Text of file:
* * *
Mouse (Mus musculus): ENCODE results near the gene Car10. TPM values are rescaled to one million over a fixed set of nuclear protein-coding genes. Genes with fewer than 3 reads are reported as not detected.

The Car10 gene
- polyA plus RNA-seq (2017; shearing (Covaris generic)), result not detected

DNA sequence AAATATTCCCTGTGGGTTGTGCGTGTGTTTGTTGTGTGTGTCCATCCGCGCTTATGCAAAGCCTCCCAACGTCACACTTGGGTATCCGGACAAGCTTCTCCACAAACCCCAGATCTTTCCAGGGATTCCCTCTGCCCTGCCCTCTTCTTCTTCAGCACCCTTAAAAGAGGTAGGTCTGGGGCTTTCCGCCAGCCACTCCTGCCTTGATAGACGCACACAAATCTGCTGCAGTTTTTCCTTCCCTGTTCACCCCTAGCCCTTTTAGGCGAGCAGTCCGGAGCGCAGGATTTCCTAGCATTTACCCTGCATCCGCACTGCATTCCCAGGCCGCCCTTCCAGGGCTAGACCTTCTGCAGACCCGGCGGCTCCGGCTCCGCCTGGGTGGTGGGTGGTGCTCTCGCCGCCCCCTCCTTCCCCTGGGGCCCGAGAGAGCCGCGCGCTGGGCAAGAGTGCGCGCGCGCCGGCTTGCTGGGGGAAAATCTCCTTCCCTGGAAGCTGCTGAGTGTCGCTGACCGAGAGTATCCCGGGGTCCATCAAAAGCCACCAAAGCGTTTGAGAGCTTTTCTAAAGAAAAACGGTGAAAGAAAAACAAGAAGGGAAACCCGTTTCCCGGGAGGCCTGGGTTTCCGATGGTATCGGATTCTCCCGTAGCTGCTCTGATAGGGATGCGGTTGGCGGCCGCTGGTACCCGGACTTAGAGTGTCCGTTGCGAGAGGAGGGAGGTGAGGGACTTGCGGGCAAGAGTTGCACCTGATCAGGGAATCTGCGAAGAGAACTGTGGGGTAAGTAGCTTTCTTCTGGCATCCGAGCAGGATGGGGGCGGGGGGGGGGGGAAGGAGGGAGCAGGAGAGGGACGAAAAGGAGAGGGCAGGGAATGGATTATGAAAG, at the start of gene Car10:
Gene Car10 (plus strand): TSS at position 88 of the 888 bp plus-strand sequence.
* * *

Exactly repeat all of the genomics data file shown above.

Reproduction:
Mouse (Mus musculus): ENCODE results near the gene Car10. TPM values are rescaled to one million over a fixed set of nuclear protein-coding genes. Genes with fewer than 3 reads are reported as not detected.

The Car10 gene
- polyA plus RNA-seq (2017; shearing (Covaris generic)), result not detected

DNA sequence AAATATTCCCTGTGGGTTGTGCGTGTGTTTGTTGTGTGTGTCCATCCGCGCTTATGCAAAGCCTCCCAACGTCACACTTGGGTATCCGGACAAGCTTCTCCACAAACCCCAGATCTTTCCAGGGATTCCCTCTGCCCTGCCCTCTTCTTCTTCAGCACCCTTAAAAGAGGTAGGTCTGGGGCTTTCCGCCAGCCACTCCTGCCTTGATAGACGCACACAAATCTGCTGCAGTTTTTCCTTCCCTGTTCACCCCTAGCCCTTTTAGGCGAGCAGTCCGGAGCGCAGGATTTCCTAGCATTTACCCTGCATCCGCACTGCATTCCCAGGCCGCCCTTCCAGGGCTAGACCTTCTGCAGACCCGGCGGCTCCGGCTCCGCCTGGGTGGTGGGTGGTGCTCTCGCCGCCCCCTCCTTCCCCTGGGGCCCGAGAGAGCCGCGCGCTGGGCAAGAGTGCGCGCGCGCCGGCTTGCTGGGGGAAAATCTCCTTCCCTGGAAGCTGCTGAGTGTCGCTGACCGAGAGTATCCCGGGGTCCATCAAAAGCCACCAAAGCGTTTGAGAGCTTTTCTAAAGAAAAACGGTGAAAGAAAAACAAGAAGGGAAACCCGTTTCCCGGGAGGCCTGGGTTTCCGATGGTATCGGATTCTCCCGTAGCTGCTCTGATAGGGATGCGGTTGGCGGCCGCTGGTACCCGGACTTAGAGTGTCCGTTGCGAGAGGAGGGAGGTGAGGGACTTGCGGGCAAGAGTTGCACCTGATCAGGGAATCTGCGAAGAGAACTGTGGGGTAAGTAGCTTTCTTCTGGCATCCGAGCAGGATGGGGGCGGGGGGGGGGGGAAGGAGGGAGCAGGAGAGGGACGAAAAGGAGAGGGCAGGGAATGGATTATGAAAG, at the start of gene Car10:
Gene Car10 (plus strand): TSS at position 88 of the 888 bp plus-strand sequence.